That’s me. My pleas for payment have all been ignored, yet again. Grr. I feel some begging phone calls coming on tomorrow… What is really annoying is that I am still working flat out but my bank account feels like I have been unemployed for months. My bank manager is being understanding but his patience will be exhausted if some money doesn’t arrive in my account soon.
The good news is that I managed to get to Milton Keynes on Friday, thanks to a loan from my generous friend Wonderful, so I could hand in my ECA before the midnight deadline. I’ve been so busy with work that it amazes me that I’ve actually finished, I nearly dropped out in January for a variety of reasons, but mainly because I wasn’t enjoying myself. But thanks to some support from the OU I got there and I actually enjoyed writing my ECA – which doesn’t mean that anyone will actually enjoy reading it! But its all over and I’ve got the first summer for four years free of study and I can hardly wait.
I have of course been reading all the way through this, mainly old favourites as my brain couldn’t cope with anything new – I’ve added to the list at the side of the blog. But my reading has slowed down, which is never a good sign.
I have to particularly recommend one book, The Helene Hanff Omnibus. I was prompted to pick this up by Table Talk’s reference to 84, Charing Cross Road in her blog. If you have never read 84, Charing Cross Road, do. Its a wonderful collection of letters, showing how friendships can form from the simplest thing. The other books in the Omnibus include Underfoot in Show Business which details Hanff’s attempts to become a playwright in New York, as she says of producer’s ‘…if they take you to lunch they don’t want your play.’ 84, Charing Cross Road is just superb. The Duchess of Bloomsbury is Hanff’s diary of her first visit to London following the success of 84, Charing Cross Road, she met Frank Doel’s wife, Nora, for the first time and I love how Nora insists on calling her ‘Helen’.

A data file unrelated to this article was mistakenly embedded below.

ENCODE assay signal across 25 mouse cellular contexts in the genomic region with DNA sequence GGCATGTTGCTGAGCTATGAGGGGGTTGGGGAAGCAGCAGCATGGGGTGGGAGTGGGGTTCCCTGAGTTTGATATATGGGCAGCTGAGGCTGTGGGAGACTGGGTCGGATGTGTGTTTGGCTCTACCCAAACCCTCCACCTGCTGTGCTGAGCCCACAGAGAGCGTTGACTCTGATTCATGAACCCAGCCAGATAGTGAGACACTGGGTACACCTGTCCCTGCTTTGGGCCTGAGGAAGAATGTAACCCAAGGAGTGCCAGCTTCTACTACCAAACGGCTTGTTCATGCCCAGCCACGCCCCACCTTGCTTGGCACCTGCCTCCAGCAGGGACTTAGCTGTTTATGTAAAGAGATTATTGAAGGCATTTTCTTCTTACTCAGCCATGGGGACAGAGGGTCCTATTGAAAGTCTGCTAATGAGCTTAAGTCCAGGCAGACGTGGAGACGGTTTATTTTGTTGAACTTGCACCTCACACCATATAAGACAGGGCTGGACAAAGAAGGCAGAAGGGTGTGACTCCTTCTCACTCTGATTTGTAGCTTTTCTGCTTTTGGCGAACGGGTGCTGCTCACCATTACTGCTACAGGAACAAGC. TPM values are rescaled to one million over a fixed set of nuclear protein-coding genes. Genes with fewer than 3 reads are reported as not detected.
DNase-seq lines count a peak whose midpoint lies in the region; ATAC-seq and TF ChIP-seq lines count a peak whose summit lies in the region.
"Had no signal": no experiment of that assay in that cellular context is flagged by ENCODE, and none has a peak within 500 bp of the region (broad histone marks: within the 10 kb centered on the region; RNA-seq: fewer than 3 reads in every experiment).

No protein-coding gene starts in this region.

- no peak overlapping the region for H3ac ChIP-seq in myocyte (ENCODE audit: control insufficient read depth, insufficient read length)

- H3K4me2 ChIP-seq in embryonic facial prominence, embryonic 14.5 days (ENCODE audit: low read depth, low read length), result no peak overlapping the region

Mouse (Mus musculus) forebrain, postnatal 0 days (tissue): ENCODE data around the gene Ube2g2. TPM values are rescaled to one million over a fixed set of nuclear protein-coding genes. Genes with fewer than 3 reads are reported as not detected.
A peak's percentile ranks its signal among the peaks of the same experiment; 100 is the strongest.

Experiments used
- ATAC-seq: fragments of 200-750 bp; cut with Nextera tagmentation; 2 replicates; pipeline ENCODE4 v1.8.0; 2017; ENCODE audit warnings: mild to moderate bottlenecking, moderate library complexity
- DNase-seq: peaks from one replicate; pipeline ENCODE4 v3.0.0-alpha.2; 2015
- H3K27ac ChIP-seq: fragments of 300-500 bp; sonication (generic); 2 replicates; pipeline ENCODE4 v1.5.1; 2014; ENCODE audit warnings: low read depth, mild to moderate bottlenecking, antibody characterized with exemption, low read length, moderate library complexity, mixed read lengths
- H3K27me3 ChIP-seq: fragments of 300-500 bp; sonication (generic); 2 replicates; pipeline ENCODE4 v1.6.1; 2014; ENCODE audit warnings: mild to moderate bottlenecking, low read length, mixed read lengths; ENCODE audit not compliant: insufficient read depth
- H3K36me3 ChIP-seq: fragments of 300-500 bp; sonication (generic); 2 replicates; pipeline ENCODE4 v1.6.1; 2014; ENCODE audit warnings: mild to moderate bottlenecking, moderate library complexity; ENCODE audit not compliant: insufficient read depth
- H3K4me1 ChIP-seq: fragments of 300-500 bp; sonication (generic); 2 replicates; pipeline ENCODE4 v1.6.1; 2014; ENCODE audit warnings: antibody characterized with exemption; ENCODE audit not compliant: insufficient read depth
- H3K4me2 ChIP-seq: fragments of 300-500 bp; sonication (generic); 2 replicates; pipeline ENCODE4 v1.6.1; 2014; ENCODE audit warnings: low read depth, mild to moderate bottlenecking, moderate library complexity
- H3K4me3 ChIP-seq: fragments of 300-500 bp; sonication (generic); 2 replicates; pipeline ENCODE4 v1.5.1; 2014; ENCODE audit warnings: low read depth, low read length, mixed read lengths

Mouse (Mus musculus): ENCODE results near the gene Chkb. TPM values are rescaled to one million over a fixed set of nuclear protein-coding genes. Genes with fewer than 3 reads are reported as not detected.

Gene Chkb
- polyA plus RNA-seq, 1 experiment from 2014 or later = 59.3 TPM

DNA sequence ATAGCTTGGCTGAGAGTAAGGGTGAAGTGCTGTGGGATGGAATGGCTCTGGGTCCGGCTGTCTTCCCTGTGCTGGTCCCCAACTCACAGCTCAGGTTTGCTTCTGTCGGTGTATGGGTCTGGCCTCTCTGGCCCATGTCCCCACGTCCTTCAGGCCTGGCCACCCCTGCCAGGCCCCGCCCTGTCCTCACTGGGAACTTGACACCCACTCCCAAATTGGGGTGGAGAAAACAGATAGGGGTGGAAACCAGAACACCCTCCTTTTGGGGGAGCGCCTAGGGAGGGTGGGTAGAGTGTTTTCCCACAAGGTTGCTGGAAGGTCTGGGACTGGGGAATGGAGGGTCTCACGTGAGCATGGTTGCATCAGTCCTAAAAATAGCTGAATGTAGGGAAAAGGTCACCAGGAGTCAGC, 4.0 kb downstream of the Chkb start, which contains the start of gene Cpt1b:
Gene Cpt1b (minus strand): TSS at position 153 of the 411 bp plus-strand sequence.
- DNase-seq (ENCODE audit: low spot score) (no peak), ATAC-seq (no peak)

My particular favourite in the Omnibus is Apple of My Eye, as Helene and her friend Patsy explore New York. It’s hard not to be moved when Helene describes their visit to the World Trade Center and how she ‘gloried in the high-handed, high-flying, damn-your-eyes audacity that had sent the Trade Center’s twin columns rising impudently above the skyline at the moment when New York was declared to be dying, and so deep in debt it couldn’t afford workers to dispose of the Center’s trash, police its plaza or put out its fires.’ Long may that audacity reign!
Sir Arthur Quiller-Couch was, via his writings, Helene’s mentor and a champion of plain English and Q’s Legacy is her tribute to him and also narrates her adventures on two later trips to London. She describes an encounter in Winchester Cathedral, which I recognise ‘… I started down a long side aisle … with one eye on the stone graves I was walking on. That’s how I came on Jane Austen’s grave. To look down at a spot in a stone floor and know that Jane lies buried beneath can shake you.’ It does. But only when you know just who Jane Austen was and what she achieved in her short life.
Sadly the Omnibus is out of print, but copies are still in circulation, try Helene she’s amazing…